Solutions & sustainability - Oct 11
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Solutions and Sustainability
Sustainability: It's About Time
Joel Makower, WorldChanging
The notion of "sustainability" is, at its essence, about time -- an intergenerational Golden Rule that promises that today's actions will ensure tomorrow's prosperity -- but most people's notions of "time" aren't particularly sustainable. We waste time, run out of it, and try futilely to manage it better. "Time is money," Benjamin Franklin declared in Poor Richard's Almanac, and many of us seem hellbent to maximize time's value, producing -- and consuming -- more and more along the way.
A new book brings the many linkages between time and sustainability into sharper focus. About Time: Speed, Society, People and the Environment is a collection of very readable essays compiled by the U.K. think tank Forum for the Future. Collectively, they explore the issue of time and its relationship to the environment, the economy, and society.
Only a relative handful of trends explicitly address linkages between the temporal and the sustainable -- time banks, slow food, and land trusts come immediately to mind -- and it's a bit sobering to be reminded how out of synch we've become in our just-in-time, multitasking, everything-on-demand, 24/7 lifestyles. (And how dissatisfied: "Ironically, both the overworked and the unemployed share the sense that their position is involuntary," writes Geoff Mulgan in his essay, "The Arrival of Time Politics.")
(9 October 2005)
Related story in the Washington Post: Scientists Finding Out What Losing Sleep Does to a Body.
UCLA Engineers Pioneer Affordable Alternative Energy:
Solar Energy Cells Made Of Everyday Plastic
With oil and gas prices in the United States hovering at an all-time high, interest in renewable energy alternatives is again heating up. Researchers at the UCLA Henry Samueli School of Engineering and Applied Science hope to meet the growing demand with a new and more affordable way to harness the sun's rays: using solar cell panels made out of everyday plastics.
In research published today in Nature Materials magazine, UCLA engineering professor Yang Yang, postdoctoral researcher Gang Li and graduate student Vishal Shrotriya showcase their work on an innovative new plastic (or polymer) solar cell they hope eventually can be produced at a mere 10 percent to 20 percent of the current cost of traditional cells, making the technology more widely available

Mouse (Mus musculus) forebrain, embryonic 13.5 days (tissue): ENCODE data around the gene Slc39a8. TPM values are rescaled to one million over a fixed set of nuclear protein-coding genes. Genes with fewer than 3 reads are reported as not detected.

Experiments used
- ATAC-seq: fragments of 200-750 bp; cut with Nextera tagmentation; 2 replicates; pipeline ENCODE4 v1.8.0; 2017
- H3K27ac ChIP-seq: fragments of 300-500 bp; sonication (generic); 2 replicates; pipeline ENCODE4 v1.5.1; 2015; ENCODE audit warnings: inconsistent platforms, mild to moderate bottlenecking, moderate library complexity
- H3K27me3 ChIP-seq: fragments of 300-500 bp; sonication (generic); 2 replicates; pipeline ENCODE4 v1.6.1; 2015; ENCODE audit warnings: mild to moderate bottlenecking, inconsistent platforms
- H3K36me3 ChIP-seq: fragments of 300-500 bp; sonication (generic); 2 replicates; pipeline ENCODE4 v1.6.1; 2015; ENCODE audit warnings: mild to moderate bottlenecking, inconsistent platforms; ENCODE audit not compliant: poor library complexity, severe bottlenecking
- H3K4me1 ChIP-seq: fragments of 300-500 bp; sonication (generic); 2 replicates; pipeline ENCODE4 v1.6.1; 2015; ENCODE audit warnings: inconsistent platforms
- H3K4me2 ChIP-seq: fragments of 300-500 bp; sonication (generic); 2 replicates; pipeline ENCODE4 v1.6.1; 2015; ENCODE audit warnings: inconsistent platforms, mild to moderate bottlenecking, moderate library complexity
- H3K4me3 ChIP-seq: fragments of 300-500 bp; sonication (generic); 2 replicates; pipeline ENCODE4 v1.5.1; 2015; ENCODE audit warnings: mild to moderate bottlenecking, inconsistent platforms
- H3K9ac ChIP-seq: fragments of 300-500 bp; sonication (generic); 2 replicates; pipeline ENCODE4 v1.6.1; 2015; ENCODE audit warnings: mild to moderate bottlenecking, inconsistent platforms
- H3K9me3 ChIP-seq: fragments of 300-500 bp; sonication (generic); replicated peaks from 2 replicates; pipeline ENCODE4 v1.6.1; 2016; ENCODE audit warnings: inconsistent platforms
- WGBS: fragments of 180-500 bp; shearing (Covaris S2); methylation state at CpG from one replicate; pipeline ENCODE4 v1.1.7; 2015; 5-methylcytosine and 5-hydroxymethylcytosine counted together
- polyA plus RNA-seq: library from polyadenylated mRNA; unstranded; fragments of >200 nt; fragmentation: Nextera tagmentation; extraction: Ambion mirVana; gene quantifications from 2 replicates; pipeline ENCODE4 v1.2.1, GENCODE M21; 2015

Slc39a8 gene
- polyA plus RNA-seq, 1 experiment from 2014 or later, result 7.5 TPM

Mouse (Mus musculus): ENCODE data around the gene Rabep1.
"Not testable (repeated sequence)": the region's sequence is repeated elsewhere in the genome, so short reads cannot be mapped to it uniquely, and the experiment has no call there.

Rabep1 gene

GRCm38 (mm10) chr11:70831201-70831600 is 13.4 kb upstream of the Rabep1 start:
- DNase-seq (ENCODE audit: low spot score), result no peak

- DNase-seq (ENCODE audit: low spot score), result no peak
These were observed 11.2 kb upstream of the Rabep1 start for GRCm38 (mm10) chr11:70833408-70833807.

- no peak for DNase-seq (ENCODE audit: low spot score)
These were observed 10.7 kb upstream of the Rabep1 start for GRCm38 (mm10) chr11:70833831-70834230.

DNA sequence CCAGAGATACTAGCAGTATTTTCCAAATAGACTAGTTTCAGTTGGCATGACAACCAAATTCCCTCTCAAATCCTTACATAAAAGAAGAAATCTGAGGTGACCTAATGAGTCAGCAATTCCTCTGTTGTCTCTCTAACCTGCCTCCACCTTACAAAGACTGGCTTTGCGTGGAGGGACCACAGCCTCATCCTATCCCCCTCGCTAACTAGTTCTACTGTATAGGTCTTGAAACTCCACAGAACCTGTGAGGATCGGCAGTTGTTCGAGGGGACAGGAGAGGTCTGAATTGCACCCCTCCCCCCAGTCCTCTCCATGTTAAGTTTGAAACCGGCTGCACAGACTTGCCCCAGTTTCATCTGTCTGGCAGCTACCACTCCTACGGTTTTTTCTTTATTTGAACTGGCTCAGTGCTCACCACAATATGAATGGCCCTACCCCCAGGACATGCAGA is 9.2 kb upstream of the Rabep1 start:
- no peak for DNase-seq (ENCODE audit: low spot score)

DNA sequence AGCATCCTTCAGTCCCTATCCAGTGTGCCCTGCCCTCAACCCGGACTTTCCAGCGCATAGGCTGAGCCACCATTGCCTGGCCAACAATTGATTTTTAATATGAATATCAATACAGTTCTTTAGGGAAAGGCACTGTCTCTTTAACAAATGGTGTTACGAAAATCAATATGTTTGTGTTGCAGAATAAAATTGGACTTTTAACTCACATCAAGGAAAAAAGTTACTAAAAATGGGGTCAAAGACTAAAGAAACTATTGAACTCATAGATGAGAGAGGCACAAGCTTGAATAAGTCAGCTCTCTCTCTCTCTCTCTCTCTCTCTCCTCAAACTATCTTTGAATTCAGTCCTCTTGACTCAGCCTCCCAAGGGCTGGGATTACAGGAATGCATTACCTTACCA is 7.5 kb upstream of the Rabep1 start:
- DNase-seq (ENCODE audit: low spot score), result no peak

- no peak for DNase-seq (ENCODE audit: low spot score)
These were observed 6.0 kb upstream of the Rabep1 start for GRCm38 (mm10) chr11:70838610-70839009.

(10 October 2005)
As Nathan Lewis from Caltech points out, the economics of PV is key to getting it widely adopted.
Ford makes the big hybrid leap
Union of Concerned Scientists, HybridCenter.org via WorkingForChange
As you may know, Ford announced its intentions to step up its hybrid production. Here's what Jason Mark, the director of UCS' Clean Vehicle Program, had to say about it:
"Ford's announcement today that it will increase hybrid sales to 250,000 by 2010 is welcome news for consumers and the environment. The days of cheap gas are likely behind us, so the company's investments in fuel-sipping technologies is wise planning.
(10 October 2005)
Also see The Week in Sustainable Transportation by Mike Millikin.
"Green chemistry" proponents seek ways to reduce pollution
William McCall, Associated Press via Seattle Times
PORTLAND — Remember the famous line from the classic movie "The Graduate" when a helpful family friend whispers to a young Dustin Hoffman that there is one magic word of advice for the future — "plastics"?
The leaders of a growing scientific revolution called "green chemistry" might rephrase the line to something more modern like, "biodegradable, renewable, nontoxic and environmentally friendly plastics."
They say the world no longer can afford the pollution and health risks associated with toxic industrial chemicals used to make plastics, drugs, paper and so many other things taken for granted in everyday life.
"For many people, chemistry is dangerous, scary stuff — I think they have a hard time seeing the future where we can do chemistry safely," said Ken Doxsee, a University of Oregon chemist who is one of the leaders of the movement to educate the next generation of scientists and industrial researchers about green chemistry.
The concept has been embraced by the American Chemical Society as one of the best ways to reduce pollution while cutting the huge cost of toxic-waste disposal and cleanup, making it more profitable for industries to switch to safer chemicals.
(10 October 2005)
Thanksgiving on the 100-Mile Diet
Friends in Vernon take to heart the ideals of local feasting
Alisa Smith and J.B. MacKinnon, The Tyee
James is in Nova Scotia, and facing the thought of a 100-Mile Thanksgiving alone was a gloomy thing. He is the chef of this duo. What could I make? Humble potatoes, baked or boiled, sprung to mind. I can only deal with so many ingredients at once, or disaster ensues; also, I am happiest if everything can be made in one pot. James, meanwhile, emailed yesterday to say that there is maple syrup on the east coast. He'd better have some in his suitcase when he returns.